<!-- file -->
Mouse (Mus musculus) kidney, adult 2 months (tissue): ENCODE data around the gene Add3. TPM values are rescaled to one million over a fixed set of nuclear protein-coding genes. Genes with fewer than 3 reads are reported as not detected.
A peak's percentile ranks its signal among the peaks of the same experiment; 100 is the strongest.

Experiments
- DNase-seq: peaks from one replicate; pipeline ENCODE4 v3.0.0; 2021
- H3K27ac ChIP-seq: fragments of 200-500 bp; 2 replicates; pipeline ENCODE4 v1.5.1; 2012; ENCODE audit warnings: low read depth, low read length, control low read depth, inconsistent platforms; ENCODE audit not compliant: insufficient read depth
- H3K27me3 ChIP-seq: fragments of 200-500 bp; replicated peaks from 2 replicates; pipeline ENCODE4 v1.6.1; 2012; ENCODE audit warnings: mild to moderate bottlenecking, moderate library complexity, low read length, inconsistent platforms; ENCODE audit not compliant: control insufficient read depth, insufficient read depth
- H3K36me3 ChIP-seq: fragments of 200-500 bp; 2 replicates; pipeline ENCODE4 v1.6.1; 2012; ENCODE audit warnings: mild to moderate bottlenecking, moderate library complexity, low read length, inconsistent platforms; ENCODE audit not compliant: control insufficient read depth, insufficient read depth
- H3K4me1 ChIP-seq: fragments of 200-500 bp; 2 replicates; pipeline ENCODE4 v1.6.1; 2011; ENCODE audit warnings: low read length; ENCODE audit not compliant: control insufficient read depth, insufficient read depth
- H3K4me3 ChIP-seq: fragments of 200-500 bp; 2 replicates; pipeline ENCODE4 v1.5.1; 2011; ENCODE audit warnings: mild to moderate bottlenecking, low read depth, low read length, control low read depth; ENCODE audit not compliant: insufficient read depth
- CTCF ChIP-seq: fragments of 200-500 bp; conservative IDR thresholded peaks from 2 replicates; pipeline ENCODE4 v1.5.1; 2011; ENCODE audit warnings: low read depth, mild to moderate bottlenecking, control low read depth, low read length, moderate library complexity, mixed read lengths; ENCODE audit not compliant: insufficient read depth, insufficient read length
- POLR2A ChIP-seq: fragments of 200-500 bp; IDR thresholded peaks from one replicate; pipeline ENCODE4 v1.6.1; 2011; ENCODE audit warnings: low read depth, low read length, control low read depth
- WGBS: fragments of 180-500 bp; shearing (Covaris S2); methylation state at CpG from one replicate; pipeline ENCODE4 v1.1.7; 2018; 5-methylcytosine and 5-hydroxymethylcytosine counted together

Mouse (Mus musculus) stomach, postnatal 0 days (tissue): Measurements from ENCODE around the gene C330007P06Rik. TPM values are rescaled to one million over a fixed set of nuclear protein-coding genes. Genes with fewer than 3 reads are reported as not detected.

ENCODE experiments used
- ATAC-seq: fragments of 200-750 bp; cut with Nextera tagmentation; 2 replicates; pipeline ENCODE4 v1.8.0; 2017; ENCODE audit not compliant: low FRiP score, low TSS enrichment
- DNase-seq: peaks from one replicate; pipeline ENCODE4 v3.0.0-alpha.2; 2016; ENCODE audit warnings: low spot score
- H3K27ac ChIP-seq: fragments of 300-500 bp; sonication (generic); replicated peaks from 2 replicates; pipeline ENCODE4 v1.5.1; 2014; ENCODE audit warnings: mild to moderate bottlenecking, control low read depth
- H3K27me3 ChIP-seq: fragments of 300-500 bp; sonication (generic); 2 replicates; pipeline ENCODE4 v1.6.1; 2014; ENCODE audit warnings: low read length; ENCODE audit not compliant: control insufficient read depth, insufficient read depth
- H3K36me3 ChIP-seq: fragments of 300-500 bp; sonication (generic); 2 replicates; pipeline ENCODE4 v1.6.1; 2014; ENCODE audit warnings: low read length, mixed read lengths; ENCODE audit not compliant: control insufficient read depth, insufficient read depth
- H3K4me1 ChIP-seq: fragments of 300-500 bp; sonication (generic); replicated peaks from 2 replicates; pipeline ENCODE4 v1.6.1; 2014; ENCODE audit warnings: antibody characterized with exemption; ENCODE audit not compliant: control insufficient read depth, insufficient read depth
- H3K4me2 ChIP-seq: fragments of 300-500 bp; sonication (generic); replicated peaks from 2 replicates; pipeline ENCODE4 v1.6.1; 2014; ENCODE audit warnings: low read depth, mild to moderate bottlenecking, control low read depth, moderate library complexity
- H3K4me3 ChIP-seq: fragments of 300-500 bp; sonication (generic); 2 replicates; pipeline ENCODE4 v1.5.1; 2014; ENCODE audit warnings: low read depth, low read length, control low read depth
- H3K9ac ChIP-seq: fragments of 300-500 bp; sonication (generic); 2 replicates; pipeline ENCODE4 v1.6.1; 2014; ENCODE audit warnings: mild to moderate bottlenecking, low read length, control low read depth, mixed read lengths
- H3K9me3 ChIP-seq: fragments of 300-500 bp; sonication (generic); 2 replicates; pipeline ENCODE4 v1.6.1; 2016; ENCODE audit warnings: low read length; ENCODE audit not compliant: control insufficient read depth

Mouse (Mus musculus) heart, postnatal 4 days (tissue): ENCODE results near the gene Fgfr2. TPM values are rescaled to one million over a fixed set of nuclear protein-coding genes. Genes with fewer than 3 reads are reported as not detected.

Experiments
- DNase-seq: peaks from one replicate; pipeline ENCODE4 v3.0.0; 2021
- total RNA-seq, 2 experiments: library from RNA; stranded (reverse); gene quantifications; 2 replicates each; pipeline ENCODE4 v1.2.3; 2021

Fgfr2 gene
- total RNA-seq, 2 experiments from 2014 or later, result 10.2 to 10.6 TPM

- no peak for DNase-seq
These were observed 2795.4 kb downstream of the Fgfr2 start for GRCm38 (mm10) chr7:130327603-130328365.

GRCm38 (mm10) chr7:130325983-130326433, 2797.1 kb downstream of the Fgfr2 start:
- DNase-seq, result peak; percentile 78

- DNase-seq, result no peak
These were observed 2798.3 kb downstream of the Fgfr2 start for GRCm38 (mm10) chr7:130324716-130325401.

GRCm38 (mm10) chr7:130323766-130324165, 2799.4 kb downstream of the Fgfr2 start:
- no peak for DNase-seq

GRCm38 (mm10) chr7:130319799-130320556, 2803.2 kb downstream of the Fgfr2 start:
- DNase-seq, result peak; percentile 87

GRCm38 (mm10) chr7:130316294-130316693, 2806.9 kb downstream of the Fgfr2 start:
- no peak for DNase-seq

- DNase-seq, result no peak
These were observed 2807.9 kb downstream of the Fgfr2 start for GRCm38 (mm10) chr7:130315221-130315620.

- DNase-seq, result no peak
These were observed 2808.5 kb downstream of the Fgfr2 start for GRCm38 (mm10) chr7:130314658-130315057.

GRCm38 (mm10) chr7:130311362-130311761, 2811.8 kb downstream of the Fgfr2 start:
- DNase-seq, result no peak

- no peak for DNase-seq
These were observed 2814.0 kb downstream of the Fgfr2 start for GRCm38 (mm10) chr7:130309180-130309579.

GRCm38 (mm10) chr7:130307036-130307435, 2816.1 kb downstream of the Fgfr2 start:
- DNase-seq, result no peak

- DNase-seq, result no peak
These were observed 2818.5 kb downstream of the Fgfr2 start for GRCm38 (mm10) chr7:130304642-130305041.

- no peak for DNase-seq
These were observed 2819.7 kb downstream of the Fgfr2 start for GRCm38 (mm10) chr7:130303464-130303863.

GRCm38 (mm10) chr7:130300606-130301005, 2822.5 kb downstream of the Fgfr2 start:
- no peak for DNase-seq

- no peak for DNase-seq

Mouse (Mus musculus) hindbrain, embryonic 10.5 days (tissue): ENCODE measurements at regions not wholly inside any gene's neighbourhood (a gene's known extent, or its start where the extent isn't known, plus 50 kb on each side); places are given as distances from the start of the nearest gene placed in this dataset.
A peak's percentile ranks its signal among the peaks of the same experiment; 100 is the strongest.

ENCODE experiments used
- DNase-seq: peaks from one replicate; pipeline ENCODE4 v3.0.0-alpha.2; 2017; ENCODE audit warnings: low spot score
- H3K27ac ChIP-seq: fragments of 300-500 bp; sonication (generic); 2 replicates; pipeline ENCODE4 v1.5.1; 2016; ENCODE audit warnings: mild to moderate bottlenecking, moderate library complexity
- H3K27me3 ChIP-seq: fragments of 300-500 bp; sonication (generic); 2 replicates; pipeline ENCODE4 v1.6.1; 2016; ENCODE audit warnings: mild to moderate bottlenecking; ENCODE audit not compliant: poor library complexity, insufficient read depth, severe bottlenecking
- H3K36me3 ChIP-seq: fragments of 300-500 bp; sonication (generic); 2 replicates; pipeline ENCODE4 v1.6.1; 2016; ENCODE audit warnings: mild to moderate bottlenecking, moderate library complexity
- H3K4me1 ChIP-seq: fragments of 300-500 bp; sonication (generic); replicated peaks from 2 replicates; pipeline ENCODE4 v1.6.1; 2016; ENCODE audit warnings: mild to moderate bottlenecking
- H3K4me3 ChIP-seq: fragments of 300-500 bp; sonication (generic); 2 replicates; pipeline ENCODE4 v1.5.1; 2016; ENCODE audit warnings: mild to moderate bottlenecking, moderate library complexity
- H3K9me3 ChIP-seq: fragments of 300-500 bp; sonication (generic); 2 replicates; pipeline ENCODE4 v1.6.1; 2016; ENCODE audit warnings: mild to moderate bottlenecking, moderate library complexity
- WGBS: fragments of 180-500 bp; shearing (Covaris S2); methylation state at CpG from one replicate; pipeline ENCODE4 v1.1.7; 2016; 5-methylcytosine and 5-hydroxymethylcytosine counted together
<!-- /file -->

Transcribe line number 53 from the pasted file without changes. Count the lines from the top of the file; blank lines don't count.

- DNase-seq, result no peak